India assumed the G20 presidency on December 1. If activities since then are any indication, it will be quite a ride over the next 11 months. Beginning December 4, New Delhi hosted four back-to-back preparatory meetings in three cities: The G20 Sherpa meeting in Udaipur; the development working group meeting in Mumbai; and meetings of two panels — finance and central bank deputies and framework working group — in Bengaluru.
These events, attended by, among others, representatives of United Nations (UN) bodies, the Organization for Economic Cooperation and Development, and the International Labour Organization, have set the ball rolling for a packed G20 calendar for the next 10 months, which will culminate with the 18th summit in New Delhi in September 2023.
New Delhi is pulling out all the stops to ensure its presidency gets off the ground correctly. And rightly so.
The G20 is the most important multilateral bloc. The largest and oldest group of nations, the UN, has seen its power weaken over the years. The role of its Security Council — dominated by the five permanent members, the United States (US), Russia, Britain, France and China, which reflects the global power structure of the late 1940s, not 2020s — has shrunk considerably, significantly reducing the UN’s ability to intervene in crises constructively.
While the G20, established less than two decades ago, is not an alternative to the UN, its power and influence have risen with every global crisis, especially with the two most populous nations, China and India, beginning to take more significant roles on global issues.
The G20, unlike the UN, reflects the current economic world order. Although it is much nimbler than the UN, it can provide leadership on issues concerning humanity. Since the first G20 summit held in Washington during the Great Recession of 2008, the forum has done that several times. It is also more representative and, therefore, more effective than the two blocs it replaced: The initial Group of 7 (G7), which consisted of the seven most-advanced economies, and the subsequent G8, comprising the G7 and Russia.
India’s G20 stewardship presents the country with both challenges and opportunities. The global economy, which has never fully recovered from Covid-19 devastations, is going through a critical period. Even though energy prices have stabilised somewhat, inflation that made life difficult for the middle class and poor worldwide has not eased yet. Now with China hit with another wave of Covid-19, countries are bracing for the worst.
Another challenge India will have to deal with is to not get distracted by the Russia-Ukraine war. Now in its 11th month, the war has had an enormous political and economic effect.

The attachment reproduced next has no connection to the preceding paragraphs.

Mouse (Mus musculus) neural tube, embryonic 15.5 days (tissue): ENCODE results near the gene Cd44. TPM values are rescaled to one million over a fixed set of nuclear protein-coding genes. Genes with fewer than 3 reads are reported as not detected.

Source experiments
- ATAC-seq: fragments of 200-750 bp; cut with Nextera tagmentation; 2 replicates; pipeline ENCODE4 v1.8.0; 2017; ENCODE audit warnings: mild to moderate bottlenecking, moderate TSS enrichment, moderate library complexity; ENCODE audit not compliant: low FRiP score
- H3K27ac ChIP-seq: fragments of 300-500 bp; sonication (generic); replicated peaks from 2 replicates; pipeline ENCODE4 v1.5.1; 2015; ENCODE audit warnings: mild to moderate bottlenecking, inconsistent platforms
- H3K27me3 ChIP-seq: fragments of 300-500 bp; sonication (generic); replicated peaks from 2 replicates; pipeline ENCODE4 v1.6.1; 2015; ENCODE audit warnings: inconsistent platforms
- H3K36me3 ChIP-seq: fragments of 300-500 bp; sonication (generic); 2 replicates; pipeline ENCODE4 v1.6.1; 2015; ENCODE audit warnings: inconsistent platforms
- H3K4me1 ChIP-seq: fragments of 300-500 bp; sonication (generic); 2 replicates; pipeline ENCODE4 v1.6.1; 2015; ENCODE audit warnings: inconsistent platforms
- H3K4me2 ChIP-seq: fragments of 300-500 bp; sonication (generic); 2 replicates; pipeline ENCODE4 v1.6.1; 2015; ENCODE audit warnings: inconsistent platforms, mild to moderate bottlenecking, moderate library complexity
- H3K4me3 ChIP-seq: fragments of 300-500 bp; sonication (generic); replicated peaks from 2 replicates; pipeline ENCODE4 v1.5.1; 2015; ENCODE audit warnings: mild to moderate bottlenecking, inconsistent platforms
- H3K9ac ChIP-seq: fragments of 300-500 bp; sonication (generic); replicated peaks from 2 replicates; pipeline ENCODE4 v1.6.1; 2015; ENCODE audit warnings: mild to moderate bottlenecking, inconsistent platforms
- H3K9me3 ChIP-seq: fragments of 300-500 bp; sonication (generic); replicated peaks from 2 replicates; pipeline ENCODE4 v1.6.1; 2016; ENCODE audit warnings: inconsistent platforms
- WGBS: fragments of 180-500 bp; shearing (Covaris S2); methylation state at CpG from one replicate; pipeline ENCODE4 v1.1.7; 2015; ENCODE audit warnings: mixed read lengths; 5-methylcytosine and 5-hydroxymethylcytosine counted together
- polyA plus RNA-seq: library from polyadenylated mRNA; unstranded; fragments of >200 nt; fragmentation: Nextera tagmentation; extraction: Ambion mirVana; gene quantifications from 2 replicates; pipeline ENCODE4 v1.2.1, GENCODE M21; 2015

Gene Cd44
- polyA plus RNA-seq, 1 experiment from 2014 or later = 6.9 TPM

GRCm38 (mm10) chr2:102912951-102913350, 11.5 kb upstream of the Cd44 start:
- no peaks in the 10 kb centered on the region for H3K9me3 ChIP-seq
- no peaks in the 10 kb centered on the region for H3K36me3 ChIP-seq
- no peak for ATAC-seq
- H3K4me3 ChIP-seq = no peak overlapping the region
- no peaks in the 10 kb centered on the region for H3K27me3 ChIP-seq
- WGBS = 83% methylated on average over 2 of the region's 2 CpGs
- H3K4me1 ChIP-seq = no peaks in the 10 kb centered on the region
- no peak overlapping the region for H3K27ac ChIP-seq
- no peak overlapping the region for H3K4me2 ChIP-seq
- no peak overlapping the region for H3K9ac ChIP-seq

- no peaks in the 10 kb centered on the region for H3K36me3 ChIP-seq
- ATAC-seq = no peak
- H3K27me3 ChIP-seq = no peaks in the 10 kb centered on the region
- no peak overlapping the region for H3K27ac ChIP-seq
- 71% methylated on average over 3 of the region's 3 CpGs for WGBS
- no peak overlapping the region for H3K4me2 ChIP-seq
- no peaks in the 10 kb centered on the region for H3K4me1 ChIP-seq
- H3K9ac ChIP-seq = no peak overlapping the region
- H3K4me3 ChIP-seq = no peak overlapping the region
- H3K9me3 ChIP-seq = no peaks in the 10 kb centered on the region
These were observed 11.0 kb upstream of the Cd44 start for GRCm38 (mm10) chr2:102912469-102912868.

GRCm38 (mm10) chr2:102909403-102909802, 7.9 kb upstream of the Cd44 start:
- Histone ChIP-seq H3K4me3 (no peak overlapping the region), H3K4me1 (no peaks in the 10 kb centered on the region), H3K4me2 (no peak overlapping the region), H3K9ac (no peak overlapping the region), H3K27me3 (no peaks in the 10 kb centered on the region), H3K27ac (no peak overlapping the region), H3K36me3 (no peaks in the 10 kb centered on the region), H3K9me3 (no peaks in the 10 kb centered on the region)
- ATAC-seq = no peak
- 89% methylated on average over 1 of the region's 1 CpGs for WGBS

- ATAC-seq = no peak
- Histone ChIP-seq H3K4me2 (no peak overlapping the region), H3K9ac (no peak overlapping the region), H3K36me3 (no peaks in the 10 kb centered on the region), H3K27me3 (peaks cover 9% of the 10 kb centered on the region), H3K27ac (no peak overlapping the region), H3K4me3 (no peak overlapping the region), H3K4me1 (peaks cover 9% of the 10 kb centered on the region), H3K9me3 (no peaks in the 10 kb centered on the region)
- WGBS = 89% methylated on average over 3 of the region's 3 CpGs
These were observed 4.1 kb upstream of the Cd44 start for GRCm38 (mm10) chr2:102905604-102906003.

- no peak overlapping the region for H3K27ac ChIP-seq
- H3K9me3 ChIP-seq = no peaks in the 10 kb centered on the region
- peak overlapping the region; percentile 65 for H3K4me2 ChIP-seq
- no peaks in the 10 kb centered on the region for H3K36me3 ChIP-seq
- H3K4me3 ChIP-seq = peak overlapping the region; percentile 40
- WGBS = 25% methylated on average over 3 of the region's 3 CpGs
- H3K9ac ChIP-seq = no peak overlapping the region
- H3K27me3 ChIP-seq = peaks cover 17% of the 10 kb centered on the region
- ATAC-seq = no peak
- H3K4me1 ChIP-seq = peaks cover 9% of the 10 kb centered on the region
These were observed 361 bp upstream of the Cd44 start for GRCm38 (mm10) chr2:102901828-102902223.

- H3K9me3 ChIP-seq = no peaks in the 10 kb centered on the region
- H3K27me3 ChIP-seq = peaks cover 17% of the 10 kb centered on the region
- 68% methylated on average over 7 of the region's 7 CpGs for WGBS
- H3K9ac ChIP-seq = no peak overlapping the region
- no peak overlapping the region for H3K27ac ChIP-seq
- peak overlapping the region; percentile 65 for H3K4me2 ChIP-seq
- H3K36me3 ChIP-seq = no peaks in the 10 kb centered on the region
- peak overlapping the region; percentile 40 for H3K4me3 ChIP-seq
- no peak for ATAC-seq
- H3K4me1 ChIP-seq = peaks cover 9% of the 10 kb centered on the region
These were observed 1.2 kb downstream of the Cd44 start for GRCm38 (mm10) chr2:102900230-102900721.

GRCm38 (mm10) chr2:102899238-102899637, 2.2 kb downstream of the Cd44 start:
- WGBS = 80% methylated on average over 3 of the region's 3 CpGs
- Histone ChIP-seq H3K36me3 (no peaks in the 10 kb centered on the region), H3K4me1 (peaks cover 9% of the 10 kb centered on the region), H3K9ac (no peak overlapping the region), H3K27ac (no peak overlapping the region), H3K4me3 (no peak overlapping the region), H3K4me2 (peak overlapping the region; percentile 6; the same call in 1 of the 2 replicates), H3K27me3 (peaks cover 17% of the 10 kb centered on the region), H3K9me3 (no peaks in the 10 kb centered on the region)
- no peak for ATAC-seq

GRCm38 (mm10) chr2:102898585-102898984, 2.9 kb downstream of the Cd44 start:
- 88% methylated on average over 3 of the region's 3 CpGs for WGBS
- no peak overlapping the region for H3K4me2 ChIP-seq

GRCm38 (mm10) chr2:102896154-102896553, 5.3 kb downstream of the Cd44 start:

Economically, the war has been a factor behind price rise globally; politically, it has triggered divisions among the G20 powers. Besides the two groups that have skin in the game, Russia, on the one side and the US-led West on the other, a third group of countries, which includes India, China, Brazil and Saudi Arabia, stand in the middle, taking a more nuanced view of the war.
The war has also increased hostilities between the two largest militaries in the world, the US and Russia, not seen since the height of the Cold War.
It is impossible to predict how the war will end and what outcome we will see. Whatever the outcome, the distrust between Washington and Moscow is unlikely to disappear. Hosting President Joe Biden and his Russian counterpart Vladimir Putin on the same platform will be a bold and interesting exercise in diplomacy.
The G20 stewardship also allows India to position itself as an interlocutor between the Global North and the South. This was emphasised by Prime Minister (PM) Narendra Modi, in his message on India’s presidency. “Our G20 priorities will be shaped in consultation with not just our G20 partners, but also our fellow travellers in the Global South, whose voice often goes unheard,” he said.
The G20 summit will be the biggest multilateral event held in New Delhi in four decades, the last being the 7th summit of the Non-Aligned Movement (NAM), in March 1983. Nearly 100 nations attended that event, chaired by PM Indira Gandhi. But unlike the summit of the nearly defunct NAM, which Gandhi used to flex India’s ideological muscle, PM Modi is likely to use the G20 platform to showcase the country’s economic muscle and convert the challenge of the G20 presidency into an opportunity to move India to the forefront of world leaders.